‘Why my art speaks for abused women’ – Tosin Akingba


Tosin Akingba is a charcoal and pencil artist based in Lagos draws mostly facial expressions. In this interview, she talks about making art to speak for the voiceless, her most challenging piece, and more. Excerpts:

How did your journey as an artist begin?

I discovered I had the talent to draw as a child. It was my hobby and I became well known for it in primary and secondary school. Even in my neighbourhood. I was always excited when I got Fine Art home work from school.

As a child I would plead for my mother to draw things for me just for my amusement. I saw drawing as a way of getting away from anything that was troubling me, because at that time, I was the only child and had no one to play with. I always played alone and drew from magazines, story books, and newspapers, almost anything with a drawing in it.

I was discouraged about pursuing an art career by people around me because they felt it wasn’t rewarding financially. I was told to focus on my studies and graduate with flying colours, which I did. So I abandoned art and gained admission to study Mass Communication. I graduated and worked for some years, before quitting my job in 2018. I picked up the pencil in that same year, developed my drawing skills and it has been blissful ever since.

What has greatly influenced your work?

My greatest influence has been my personal struggles and experiences, especially those things that affect women like myself in the society. I channel my expressions and feelings into my work, which I feel is the best way to speak up, tell a story and reach out to as many people as I can. I draw mostly facial expressions, as this can tell how we really feel at a particular moment. It could tell our emotions and struggles. A lot of women in our society go through various kinds of harassment, emotional torture, and abuse, and many don’t speak up. These have influenced my art a lot.

How would you describe your art and work process?

I see art as a way of expressing feelings, thoughts and ideology from one’s soul, making depictions with pencils and charcoal in such a way that is understandable and relatable. My art is such that strikes the inner core of its audience and brings realisation about things oblivious to the society. I choose to work with the pencil and charcoal medium because I stand for the beauty and meaning that black art gives.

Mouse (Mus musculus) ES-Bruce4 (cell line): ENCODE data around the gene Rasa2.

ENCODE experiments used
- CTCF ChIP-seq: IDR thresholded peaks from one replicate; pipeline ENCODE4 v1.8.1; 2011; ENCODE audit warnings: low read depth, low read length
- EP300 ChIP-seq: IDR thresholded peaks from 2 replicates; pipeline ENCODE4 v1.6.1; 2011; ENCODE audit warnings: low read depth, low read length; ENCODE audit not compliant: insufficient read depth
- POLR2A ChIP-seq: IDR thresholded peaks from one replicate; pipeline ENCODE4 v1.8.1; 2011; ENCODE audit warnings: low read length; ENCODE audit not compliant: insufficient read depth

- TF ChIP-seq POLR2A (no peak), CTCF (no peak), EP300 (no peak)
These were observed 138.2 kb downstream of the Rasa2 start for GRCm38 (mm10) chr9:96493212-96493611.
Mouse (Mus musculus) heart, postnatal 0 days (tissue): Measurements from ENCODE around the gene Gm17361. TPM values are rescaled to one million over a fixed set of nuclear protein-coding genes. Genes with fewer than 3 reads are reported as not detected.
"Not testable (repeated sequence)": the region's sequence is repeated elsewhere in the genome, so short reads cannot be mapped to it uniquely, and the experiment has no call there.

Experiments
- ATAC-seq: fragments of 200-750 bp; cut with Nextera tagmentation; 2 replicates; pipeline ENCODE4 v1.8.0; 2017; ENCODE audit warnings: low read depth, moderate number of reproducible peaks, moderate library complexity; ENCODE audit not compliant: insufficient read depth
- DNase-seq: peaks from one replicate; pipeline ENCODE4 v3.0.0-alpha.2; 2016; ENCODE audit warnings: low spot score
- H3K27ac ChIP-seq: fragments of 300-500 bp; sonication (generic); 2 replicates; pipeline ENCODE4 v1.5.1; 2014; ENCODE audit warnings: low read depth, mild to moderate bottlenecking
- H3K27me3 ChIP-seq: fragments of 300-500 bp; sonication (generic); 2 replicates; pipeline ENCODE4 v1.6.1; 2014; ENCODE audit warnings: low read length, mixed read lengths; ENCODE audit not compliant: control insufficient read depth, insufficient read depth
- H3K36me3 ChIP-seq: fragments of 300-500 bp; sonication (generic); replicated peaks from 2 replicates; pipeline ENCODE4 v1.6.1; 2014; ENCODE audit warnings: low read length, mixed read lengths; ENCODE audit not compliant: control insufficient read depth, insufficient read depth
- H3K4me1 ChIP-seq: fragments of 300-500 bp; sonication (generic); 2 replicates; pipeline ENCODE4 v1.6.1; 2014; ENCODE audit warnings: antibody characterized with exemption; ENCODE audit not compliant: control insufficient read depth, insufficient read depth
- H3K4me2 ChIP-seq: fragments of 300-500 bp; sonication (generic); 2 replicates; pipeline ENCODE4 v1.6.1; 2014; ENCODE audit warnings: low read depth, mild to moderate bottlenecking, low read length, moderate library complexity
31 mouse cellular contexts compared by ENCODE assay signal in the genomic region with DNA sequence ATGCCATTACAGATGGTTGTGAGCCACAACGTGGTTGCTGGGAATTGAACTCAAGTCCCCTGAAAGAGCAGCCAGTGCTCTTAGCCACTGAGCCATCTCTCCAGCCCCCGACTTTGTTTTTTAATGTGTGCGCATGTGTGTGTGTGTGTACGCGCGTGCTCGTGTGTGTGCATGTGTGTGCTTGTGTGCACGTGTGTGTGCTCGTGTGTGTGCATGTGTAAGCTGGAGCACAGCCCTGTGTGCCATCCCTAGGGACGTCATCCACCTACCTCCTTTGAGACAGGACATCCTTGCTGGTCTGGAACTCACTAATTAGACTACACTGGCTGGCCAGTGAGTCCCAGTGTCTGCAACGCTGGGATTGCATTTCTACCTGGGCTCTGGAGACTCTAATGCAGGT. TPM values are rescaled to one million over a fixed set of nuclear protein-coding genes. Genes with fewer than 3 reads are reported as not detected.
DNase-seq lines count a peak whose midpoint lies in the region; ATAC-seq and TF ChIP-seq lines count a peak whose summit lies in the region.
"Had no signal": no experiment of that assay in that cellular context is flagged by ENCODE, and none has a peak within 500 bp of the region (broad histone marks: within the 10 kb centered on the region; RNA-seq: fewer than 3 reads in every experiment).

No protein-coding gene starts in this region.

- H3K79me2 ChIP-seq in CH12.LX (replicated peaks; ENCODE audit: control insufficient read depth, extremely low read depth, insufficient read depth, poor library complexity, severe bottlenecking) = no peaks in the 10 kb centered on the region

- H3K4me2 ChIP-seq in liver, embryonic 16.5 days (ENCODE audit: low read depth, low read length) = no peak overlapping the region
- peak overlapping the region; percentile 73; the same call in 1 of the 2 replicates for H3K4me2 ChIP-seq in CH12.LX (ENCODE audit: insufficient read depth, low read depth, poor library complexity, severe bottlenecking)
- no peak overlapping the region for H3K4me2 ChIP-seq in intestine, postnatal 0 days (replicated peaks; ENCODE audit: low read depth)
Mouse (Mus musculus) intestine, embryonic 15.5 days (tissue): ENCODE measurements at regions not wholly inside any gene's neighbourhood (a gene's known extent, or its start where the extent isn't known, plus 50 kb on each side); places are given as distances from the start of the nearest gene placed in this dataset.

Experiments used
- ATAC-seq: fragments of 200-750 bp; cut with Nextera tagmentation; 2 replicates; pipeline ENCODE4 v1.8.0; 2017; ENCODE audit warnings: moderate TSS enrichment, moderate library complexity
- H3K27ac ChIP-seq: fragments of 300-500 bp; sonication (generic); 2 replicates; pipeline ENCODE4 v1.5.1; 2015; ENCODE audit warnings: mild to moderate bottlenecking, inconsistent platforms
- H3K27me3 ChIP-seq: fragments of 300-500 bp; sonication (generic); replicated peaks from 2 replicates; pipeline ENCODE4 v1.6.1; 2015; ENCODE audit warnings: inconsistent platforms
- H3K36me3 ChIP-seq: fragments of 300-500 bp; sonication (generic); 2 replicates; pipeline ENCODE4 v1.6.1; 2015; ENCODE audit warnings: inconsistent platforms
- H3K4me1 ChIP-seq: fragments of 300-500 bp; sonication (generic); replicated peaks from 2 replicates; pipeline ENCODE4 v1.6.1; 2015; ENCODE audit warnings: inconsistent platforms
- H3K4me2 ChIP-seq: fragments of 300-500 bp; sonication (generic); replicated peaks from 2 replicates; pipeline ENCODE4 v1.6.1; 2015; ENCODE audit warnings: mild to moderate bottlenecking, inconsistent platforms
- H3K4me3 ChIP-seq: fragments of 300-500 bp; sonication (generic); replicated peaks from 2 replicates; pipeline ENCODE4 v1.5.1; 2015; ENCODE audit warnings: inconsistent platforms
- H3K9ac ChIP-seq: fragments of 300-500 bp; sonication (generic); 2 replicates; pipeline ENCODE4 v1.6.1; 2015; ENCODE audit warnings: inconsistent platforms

Which work do you consider your favourite and why?

My favourite work is the one I call ‘Anguish.’ It is a reflection of the struggle women go through in the society, which includes molestation, abuse, domestic violence and rape. I made the drawing to serve as voice for the voiceless against all the negativity that is targeted at women, especially those who are scared of voicing out what they are going through.

Tosin Akingba

Tosin Akingba

How challenging has your career as an artist been so far?

At the beginning it was very challenging for me as a young woman in terms of finance and getting the right materials I needed to make my drawings. I quit my job and worked at developing my skills in drawing. Everyone knows how difficult it is being jobless, especially in Nigeria, let alone quitting your job on purpose for your passion. People thought I was crazy because of the state of our economy. It was very challenging getting recognized by people and there was a lot of trust issues. People didn’t want to trust that a woman could make beautiful drawings. They never believed I was the one making the drawings but I persevered and it is paying off right now. I’m glad.

What is the most challenging piece you have worked on so far and why?

My most challenging piece is ‘Anguish.’ I had to reach deep into my soul to harness the courage to speak against abuse of children and women in the drawing. It stands for all the trials and tribulations women go through. It speaks for every child, teenager and woman who has ever been marked negatively, molested, and abused. All of these things and more were what I had infused into one artwork.

What is your most memorable experience so far?

One that stands out was a mail I got from a young lady who came across my drawings on social media, ‘Anguish’ in particular. She told me that after seeing the artwork, she felt connected to the drawing and drew courage to open up to her parents about the abuse she suffered some years back. She also explained why she was afraid to come out and expose the perpetrator. She suffered from depression for a while since that incident and had thoughts of committing suicide because she felt worthless. This touched my heart so much and gave me courage to forge ahead.

What are you working on presently?

I am making many art pieces at the moment. I am, however, working on having my first art exhibition later in the year.

What is that advice you got that stuck with you?

A wise man once told me, “If you have a talent, love it, nurture it, and turn it into a business. Give it a year and it will eventually pay off.” This has really helped me in my choice of career.